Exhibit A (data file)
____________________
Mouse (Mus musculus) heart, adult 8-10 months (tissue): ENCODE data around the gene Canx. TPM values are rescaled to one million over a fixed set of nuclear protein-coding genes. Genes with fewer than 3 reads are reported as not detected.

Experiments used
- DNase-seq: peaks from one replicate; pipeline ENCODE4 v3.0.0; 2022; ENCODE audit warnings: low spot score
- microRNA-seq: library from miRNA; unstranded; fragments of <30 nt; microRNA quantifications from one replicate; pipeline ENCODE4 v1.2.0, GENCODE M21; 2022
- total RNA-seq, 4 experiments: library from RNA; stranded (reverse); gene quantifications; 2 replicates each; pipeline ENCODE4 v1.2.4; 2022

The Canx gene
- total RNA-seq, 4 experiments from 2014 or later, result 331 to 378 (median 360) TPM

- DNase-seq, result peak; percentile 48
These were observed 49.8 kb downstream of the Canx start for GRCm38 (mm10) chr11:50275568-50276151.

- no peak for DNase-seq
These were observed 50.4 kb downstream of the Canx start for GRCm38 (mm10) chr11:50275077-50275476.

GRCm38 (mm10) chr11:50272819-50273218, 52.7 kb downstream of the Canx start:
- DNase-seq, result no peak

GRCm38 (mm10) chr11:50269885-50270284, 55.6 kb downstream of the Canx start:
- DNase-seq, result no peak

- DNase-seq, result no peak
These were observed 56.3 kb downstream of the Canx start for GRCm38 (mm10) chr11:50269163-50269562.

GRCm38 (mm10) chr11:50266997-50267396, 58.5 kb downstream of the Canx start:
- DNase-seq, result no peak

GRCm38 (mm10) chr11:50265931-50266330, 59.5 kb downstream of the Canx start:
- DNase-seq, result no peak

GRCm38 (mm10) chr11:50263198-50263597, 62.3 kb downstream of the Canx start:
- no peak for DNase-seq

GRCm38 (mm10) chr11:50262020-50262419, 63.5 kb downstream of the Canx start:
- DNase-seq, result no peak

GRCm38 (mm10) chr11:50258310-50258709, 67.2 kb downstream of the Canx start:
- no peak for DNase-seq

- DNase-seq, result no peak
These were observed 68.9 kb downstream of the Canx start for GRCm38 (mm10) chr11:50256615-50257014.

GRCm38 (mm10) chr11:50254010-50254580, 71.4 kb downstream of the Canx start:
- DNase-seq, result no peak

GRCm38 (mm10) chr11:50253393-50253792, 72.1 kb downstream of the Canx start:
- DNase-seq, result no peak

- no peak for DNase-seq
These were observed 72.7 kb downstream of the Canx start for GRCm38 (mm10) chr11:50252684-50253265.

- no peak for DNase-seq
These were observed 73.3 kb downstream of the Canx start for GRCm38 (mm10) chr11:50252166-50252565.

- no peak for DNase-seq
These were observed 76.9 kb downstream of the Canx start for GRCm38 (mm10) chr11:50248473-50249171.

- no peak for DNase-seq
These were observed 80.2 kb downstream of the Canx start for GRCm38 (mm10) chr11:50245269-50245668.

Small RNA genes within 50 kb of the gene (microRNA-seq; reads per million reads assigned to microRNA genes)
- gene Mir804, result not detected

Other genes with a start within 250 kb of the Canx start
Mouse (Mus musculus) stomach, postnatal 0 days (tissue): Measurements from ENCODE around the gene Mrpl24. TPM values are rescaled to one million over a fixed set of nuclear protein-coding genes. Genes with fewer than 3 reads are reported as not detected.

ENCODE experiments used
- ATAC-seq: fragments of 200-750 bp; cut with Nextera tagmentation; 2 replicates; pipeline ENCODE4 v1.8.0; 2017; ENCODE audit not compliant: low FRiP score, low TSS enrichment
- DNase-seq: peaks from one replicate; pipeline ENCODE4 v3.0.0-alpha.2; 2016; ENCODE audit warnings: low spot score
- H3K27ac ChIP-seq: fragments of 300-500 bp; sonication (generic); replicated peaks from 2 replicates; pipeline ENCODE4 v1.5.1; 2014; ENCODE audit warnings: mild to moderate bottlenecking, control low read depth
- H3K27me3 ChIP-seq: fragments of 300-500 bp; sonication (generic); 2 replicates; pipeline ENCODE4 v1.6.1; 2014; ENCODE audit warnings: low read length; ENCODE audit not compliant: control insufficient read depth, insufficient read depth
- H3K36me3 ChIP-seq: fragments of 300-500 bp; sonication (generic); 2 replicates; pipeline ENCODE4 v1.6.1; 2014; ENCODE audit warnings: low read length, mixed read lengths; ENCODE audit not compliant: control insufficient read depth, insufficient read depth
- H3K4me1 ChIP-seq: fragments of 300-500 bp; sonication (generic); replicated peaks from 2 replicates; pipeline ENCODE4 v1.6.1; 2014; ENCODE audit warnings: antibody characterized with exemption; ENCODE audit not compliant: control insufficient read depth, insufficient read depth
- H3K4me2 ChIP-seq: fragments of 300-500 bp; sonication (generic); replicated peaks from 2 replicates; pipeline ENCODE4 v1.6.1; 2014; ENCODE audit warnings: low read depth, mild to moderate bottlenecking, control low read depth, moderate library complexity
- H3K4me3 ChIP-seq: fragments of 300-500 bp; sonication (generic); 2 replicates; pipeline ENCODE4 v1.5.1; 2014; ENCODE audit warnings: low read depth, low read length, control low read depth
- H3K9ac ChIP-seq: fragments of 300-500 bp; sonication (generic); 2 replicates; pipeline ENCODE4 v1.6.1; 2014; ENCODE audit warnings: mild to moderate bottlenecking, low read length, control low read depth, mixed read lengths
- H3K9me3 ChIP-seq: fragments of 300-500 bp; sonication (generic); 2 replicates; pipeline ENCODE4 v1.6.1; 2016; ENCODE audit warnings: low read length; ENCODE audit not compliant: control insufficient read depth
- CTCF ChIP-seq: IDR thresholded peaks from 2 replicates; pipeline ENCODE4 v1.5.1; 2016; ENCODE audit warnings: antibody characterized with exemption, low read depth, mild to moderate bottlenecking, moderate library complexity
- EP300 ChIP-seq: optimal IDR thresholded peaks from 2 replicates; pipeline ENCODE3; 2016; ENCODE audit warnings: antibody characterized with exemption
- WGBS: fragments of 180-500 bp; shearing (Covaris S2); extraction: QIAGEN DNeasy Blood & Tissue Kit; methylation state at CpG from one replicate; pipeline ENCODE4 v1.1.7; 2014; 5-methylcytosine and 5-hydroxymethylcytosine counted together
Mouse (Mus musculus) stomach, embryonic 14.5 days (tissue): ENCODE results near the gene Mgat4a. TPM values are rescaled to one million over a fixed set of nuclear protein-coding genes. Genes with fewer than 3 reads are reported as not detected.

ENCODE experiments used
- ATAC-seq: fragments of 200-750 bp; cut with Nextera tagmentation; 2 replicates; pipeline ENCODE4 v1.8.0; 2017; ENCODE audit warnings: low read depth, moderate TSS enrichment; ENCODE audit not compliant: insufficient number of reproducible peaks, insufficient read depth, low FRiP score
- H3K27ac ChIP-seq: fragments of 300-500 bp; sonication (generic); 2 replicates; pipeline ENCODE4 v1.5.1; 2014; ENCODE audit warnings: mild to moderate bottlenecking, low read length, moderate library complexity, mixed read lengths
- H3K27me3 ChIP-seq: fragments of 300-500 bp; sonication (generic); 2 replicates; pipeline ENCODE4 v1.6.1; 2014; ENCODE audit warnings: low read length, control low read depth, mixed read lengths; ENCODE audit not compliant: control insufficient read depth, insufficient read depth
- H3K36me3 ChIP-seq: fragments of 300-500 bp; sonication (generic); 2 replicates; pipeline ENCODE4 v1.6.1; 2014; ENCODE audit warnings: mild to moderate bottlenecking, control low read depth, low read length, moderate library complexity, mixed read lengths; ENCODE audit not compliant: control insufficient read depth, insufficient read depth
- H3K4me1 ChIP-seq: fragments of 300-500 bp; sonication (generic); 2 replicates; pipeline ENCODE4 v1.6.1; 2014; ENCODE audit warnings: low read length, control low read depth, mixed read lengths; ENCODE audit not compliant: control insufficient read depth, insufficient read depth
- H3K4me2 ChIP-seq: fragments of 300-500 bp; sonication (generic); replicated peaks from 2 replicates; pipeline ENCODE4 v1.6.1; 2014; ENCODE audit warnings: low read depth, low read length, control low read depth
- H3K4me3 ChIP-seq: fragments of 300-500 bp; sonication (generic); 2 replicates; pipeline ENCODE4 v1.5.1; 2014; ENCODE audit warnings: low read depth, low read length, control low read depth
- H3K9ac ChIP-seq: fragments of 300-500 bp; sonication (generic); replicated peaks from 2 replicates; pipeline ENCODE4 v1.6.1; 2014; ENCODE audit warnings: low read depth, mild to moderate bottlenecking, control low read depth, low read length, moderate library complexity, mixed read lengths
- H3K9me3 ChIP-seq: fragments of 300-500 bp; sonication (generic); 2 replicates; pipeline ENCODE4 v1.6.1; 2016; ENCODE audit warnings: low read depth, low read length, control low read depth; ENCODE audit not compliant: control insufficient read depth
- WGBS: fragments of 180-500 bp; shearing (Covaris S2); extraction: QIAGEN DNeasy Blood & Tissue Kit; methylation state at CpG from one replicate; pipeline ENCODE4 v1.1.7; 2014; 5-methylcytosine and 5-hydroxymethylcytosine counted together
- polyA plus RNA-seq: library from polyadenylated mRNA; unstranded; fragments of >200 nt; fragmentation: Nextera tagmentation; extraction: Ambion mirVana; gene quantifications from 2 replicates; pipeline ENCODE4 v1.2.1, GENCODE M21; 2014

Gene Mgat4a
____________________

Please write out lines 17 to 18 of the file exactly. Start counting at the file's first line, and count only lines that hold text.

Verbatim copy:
These were observed 56.3 kb downstream of the Canx start for GRCm38 (mm10) chr11:50269163-50269562.

GRCm38 (mm10) chr11:50266997-50267396, 58.5 kb downstream of the Canx start: